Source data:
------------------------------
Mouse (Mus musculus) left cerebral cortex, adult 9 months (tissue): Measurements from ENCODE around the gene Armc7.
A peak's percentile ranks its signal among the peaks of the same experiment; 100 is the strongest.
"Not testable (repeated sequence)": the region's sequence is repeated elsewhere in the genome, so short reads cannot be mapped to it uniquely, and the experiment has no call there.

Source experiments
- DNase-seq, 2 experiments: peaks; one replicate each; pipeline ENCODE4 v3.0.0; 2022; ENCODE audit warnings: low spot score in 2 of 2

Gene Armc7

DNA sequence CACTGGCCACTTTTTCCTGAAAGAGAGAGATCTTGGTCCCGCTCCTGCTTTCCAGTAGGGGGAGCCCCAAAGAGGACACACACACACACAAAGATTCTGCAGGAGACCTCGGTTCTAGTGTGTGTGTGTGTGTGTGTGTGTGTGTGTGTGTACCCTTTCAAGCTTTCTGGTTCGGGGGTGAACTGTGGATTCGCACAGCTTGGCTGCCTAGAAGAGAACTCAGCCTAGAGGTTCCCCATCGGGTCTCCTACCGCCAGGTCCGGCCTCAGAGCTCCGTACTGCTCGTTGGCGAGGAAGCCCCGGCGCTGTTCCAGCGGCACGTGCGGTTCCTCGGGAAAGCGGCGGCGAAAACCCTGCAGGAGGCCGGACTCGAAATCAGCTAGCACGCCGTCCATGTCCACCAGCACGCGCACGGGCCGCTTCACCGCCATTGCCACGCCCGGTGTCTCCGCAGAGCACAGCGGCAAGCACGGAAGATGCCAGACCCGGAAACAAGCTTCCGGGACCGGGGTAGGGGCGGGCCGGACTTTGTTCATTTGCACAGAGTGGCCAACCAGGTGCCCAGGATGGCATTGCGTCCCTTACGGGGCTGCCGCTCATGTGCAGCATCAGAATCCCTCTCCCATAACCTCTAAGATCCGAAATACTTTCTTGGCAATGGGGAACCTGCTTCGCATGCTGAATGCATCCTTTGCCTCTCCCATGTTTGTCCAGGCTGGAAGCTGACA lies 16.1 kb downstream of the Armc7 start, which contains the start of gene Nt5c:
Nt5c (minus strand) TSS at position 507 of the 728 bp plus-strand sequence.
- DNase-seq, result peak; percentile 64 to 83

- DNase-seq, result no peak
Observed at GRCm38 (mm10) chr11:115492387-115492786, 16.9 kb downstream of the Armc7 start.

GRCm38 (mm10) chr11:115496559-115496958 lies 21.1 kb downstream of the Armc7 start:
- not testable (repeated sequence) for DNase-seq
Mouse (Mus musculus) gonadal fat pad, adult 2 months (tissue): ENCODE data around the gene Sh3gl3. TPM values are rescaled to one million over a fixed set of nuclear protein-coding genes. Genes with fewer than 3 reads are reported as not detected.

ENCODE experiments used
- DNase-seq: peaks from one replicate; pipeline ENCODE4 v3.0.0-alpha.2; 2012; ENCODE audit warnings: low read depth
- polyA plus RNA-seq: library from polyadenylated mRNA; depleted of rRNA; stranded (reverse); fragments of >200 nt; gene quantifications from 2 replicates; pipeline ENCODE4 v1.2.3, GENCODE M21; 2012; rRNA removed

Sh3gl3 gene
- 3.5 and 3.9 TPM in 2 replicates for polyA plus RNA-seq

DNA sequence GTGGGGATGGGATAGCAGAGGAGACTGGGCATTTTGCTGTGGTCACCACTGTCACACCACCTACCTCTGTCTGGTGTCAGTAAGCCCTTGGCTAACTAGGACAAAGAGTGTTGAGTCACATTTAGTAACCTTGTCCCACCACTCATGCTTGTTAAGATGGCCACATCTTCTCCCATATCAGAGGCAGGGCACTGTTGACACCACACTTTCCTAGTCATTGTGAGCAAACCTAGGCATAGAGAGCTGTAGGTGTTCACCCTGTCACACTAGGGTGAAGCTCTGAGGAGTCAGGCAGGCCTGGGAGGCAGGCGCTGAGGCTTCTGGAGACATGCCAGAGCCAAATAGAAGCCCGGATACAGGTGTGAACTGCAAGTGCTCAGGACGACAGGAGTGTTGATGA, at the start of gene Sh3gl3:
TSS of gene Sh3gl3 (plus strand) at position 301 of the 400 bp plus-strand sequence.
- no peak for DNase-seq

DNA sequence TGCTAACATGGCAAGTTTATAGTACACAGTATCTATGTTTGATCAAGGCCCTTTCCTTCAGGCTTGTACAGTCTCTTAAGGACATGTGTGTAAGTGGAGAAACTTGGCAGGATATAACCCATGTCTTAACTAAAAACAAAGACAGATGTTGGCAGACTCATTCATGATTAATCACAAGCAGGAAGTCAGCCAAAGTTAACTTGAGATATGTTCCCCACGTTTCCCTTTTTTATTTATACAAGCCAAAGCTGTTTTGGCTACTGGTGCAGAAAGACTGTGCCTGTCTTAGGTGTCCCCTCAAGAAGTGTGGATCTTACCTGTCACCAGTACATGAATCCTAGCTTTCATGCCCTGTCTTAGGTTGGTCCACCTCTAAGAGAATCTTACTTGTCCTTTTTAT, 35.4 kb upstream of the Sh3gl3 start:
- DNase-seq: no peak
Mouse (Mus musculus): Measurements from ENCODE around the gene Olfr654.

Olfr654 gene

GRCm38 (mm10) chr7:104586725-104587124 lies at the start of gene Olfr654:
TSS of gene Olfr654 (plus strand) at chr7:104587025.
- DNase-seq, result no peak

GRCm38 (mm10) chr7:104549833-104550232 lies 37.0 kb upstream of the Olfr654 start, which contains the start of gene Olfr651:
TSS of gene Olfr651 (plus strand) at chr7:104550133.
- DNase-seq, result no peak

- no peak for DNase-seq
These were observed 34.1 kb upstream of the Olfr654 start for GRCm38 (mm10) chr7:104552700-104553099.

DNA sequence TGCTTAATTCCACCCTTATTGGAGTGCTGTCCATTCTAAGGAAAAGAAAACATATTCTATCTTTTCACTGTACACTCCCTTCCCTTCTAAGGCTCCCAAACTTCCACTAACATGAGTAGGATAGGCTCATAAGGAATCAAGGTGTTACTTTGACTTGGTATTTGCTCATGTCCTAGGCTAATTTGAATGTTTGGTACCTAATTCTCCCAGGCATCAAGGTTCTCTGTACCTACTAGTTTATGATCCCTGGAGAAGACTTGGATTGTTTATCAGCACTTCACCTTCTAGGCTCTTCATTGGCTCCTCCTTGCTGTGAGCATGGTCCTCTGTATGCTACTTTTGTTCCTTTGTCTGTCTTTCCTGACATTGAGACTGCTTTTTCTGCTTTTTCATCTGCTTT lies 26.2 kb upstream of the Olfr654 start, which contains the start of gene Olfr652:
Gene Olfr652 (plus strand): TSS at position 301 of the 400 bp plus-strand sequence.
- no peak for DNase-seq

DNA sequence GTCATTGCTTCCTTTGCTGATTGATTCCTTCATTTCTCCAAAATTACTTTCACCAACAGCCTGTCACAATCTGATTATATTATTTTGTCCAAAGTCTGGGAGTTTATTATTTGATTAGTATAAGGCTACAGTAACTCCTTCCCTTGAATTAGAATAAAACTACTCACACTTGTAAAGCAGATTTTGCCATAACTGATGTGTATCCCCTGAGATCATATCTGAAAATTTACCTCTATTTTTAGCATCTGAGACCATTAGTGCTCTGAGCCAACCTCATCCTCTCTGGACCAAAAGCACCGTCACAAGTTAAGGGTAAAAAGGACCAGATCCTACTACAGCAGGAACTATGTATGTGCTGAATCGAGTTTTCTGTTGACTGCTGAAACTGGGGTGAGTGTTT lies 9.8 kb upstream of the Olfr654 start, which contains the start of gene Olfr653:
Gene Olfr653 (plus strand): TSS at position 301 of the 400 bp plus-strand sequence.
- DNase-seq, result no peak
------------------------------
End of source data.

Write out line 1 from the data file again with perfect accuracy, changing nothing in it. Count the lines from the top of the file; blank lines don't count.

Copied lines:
Mouse (Mus musculus) left cerebral cortex, adult 9 months (tissue): Measurements from ENCODE around the gene Armc7.